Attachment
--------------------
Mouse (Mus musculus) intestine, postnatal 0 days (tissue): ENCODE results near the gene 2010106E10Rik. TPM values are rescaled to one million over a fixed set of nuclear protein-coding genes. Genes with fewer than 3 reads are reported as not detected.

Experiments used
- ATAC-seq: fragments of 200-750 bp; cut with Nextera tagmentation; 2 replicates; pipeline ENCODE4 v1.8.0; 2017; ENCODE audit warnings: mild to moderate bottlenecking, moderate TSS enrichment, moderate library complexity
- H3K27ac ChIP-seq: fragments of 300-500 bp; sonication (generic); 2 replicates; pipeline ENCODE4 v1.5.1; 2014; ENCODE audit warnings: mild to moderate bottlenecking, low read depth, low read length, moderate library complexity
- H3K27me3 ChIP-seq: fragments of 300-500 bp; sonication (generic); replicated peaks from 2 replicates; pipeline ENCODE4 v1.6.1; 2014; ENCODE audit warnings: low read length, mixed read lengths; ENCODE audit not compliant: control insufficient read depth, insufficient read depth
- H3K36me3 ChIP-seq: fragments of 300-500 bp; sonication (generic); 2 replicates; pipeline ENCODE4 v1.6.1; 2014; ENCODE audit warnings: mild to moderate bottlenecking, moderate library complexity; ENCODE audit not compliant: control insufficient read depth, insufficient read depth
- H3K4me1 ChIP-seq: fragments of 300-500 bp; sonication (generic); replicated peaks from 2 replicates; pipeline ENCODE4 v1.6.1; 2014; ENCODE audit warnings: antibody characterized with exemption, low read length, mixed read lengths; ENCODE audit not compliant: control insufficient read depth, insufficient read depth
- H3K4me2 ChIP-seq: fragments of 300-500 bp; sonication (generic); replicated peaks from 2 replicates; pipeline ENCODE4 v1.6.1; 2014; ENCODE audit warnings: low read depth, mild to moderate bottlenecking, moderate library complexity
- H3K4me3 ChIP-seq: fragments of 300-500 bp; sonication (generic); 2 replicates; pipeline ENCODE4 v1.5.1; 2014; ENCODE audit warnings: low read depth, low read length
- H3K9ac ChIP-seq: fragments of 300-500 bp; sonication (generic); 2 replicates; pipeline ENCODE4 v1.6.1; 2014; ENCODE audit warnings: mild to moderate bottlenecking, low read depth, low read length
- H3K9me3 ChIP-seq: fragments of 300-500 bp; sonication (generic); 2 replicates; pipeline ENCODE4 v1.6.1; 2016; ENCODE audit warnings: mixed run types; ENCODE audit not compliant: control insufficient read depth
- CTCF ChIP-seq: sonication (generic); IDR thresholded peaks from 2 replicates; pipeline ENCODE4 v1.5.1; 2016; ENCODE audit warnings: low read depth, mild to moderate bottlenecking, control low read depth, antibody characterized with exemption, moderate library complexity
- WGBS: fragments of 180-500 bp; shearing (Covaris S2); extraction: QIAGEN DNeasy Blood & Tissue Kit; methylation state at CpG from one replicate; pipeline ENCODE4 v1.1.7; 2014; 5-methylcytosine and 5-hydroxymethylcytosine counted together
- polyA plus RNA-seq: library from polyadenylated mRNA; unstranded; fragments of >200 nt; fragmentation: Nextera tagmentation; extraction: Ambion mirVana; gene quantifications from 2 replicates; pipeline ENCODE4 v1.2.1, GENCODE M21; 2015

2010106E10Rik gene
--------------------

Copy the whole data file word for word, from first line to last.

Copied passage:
Mouse (Mus musculus) intestine, postnatal 0 days (tissue): ENCODE results near the gene 2010106E10Rik. TPM values are rescaled to one million over a fixed set of nuclear protein-coding genes. Genes with fewer than 3 reads are reported as not detected.

Experiments used
- ATAC-seq: fragments of 200-750 bp; cut with Nextera tagmentation; 2 replicates; pipeline ENCODE4 v1.8.0; 2017; ENCODE audit warnings: mild to moderate bottlenecking, moderate TSS enrichment, moderate library complexity
- H3K27ac ChIP-seq: fragments of 300-500 bp; sonication (generic); 2 replicates; pipeline ENCODE4 v1.5.1; 2014; ENCODE audit warnings: mild to moderate bottlenecking, low read depth, low read length, moderate library complexity
- H3K27me3 ChIP-seq: fragments of 300-500 bp; sonication (generic); replicated peaks from 2 replicates; pipeline ENCODE4 v1.6.1; 2014; ENCODE audit warnings: low read length, mixed read lengths; ENCODE audit not compliant: control insufficient read depth, insufficient read depth
- H3K36me3 ChIP-seq: fragments of 300-500 bp; sonication (generic); 2 replicates; pipeline ENCODE4 v1.6.1; 2014; ENCODE audit warnings: mild to moderate bottlenecking, moderate library complexity; ENCODE audit not compliant: control insufficient read depth, insufficient read depth
- H3K4me1 ChIP-seq: fragments of 300-500 bp; sonication (generic); replicated peaks from 2 replicates; pipeline ENCODE4 v1.6.1; 2014; ENCODE audit warnings: antibody characterized with exemption, low read length, mixed read lengths; ENCODE audit not compliant: control insufficient read depth, insufficient read depth
- H3K4me2 ChIP-seq: fragments of 300-500 bp; sonication (generic); replicated peaks from 2 replicates; pipeline ENCODE4 v1.6.1; 2014; ENCODE audit warnings: low read depth, mild to moderate bottlenecking, moderate library complexity
- H3K4me3 ChIP-seq: fragments of 300-500 bp; sonication (generic); 2 replicates; pipeline ENCODE4 v1.5.1; 2014; ENCODE audit warnings: low read depth, low read length
- H3K9ac ChIP-seq: fragments of 300-500 bp; sonication (generic); 2 replicates; pipeline ENCODE4 v1.6.1; 2014; ENCODE audit warnings: mild to moderate bottlenecking, low read depth, low read length
- H3K9me3 ChIP-seq: fragments of 300-500 bp; sonication (generic); 2 replicates; pipeline ENCODE4 v1.6.1; 2016; ENCODE audit warnings: mixed run types; ENCODE audit not compliant: control insufficient read depth
- CTCF ChIP-seq: sonication (generic); IDR thresholded peaks from 2 replicates; pipeline ENCODE4 v1.5.1; 2016; ENCODE audit warnings: low read depth, mild to moderate bottlenecking, control low read depth, antibody characterized with exemption, moderate library complexity
- WGBS: fragments of 180-500 bp; shearing (Covaris S2); extraction: QIAGEN DNeasy Blood & Tissue Kit; methylation state at CpG from one replicate; pipeline ENCODE4 v1.1.7; 2014; 5-methylcytosine and 5-hydroxymethylcytosine counted together
- polyA plus RNA-seq: library from polyadenylated mRNA; unstranded; fragments of >200 nt; fragmentation: Nextera tagmentation; extraction: Ambion mirVana; gene quantifications from 2 replicates; pipeline ENCODE4 v1.2.1, GENCODE M21; 2015

2010106E10Rik gene